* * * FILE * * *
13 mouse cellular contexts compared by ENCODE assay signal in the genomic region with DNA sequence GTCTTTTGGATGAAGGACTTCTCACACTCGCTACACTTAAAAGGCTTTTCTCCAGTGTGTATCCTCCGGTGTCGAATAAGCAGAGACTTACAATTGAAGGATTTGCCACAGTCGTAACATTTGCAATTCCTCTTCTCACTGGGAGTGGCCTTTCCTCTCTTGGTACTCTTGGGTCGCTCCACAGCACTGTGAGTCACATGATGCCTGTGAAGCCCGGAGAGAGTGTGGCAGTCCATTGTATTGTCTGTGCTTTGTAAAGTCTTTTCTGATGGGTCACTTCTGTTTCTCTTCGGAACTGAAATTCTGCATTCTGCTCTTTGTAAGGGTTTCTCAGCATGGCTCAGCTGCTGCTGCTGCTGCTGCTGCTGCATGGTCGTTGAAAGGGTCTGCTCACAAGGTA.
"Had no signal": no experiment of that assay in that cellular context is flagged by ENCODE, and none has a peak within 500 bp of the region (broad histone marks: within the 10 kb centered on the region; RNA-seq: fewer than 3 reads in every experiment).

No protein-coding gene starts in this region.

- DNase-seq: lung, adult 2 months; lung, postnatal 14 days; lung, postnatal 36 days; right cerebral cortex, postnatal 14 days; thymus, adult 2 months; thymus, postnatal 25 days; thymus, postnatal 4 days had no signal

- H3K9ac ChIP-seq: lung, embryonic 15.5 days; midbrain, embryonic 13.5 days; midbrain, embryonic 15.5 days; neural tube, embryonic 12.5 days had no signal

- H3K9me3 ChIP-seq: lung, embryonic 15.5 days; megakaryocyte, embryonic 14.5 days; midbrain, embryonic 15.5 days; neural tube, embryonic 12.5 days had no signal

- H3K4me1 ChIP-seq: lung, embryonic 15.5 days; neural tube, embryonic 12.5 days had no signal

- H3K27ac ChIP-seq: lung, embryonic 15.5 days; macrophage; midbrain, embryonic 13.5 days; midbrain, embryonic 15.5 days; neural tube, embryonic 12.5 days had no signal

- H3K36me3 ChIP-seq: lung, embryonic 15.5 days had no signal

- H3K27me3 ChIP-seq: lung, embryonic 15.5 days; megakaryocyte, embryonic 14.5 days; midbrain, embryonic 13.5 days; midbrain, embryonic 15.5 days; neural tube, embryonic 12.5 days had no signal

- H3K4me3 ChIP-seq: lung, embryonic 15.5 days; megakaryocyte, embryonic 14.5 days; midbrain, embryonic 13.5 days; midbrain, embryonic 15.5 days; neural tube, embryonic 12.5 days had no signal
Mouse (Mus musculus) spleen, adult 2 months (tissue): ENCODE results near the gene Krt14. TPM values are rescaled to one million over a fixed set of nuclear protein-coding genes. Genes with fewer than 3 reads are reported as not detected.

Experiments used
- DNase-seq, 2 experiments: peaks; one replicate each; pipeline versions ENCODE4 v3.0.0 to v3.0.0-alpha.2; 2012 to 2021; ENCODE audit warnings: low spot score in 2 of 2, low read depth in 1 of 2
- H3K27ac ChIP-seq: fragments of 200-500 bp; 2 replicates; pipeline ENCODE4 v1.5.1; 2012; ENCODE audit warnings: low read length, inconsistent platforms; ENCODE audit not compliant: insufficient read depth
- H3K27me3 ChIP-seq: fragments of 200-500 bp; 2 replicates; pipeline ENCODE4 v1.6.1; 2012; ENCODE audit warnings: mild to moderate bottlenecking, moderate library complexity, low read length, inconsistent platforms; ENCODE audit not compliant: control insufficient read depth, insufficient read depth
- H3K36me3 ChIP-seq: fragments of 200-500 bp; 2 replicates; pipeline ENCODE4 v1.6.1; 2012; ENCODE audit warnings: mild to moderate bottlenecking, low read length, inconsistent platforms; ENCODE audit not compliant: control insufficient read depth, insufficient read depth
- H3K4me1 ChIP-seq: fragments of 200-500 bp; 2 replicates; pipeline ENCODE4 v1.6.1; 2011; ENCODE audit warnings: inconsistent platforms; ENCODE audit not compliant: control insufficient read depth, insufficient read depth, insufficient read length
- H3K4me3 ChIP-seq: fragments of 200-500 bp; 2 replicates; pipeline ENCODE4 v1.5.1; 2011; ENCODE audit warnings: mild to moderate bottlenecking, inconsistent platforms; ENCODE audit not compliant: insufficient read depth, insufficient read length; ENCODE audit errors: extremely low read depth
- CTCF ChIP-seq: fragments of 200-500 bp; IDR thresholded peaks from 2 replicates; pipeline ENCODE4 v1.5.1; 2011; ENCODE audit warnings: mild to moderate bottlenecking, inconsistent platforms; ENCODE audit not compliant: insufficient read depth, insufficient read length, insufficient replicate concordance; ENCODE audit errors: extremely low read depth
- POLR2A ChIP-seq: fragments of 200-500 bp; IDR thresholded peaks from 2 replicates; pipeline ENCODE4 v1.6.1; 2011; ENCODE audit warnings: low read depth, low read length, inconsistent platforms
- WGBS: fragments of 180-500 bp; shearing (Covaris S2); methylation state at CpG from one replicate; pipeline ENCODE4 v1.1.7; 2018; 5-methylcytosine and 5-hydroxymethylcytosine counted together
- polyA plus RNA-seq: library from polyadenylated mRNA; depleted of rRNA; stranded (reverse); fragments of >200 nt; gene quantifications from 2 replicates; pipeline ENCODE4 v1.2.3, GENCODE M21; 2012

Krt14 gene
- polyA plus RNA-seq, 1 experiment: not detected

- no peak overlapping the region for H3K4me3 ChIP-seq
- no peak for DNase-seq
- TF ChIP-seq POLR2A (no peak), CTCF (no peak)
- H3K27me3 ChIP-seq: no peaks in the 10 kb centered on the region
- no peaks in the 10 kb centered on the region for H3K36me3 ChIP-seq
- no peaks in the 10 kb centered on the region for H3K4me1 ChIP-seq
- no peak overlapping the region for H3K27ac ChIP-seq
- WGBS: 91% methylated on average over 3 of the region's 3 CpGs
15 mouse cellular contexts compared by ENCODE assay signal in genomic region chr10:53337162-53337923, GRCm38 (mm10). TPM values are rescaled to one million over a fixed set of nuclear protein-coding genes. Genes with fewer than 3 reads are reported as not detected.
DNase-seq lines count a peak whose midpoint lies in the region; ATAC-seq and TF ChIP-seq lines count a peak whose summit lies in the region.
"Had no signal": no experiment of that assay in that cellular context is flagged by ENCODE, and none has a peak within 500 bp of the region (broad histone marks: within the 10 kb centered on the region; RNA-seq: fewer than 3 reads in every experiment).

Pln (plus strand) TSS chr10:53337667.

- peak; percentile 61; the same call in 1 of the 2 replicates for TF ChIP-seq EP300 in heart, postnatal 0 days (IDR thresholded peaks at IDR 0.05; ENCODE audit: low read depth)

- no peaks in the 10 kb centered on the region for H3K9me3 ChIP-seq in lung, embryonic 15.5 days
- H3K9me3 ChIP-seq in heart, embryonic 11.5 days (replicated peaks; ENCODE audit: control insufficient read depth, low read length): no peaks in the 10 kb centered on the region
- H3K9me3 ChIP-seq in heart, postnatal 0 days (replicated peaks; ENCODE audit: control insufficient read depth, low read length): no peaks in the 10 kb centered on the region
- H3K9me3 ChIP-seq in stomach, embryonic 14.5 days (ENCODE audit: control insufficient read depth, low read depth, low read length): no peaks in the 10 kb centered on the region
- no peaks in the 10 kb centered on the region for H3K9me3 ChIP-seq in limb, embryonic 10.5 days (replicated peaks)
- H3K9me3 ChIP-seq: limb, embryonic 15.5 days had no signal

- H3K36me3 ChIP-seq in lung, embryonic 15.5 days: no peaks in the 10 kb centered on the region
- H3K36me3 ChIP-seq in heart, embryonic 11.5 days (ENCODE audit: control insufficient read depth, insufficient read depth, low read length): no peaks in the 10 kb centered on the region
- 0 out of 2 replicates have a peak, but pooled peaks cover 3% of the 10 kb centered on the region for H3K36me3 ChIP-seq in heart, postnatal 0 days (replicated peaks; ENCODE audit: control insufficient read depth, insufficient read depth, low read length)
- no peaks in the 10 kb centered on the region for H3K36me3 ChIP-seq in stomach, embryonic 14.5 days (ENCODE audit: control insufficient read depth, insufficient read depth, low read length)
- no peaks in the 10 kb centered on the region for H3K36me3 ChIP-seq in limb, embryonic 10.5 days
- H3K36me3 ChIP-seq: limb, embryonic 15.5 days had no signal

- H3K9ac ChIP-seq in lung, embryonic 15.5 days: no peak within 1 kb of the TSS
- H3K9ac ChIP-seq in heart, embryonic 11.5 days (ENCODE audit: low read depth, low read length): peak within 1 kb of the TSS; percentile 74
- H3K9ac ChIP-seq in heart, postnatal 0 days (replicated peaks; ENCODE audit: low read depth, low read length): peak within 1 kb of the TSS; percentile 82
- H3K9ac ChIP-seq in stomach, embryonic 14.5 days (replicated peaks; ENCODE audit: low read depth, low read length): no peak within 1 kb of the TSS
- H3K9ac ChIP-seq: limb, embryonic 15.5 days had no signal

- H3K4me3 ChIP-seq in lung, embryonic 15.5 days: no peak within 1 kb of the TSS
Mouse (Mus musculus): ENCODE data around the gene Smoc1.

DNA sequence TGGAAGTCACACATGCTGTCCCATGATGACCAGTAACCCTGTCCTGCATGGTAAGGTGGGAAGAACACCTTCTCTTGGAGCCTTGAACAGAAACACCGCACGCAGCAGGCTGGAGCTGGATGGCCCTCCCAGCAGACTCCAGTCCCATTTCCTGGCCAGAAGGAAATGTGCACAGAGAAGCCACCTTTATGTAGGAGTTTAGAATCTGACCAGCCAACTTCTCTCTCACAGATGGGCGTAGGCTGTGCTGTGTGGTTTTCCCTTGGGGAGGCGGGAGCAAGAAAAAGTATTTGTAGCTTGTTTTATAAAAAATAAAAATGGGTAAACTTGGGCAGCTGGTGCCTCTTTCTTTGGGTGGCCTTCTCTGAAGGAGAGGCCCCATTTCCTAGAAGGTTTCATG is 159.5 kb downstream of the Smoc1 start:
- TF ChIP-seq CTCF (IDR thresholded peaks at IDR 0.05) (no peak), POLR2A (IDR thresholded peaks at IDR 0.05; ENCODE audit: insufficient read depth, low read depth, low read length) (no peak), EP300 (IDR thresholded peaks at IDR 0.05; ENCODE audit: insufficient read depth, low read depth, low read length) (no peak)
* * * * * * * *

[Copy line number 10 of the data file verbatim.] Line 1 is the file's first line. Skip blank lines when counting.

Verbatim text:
- H3K27me3 ChIP-seq: lung, embryonic 15.5 days; megakaryocyte, embryonic 14.5 days; midbrain, embryonic 13.5 days; midbrain, embryonic 15.5 days; neural tube, embryonic 12.5 days had no signal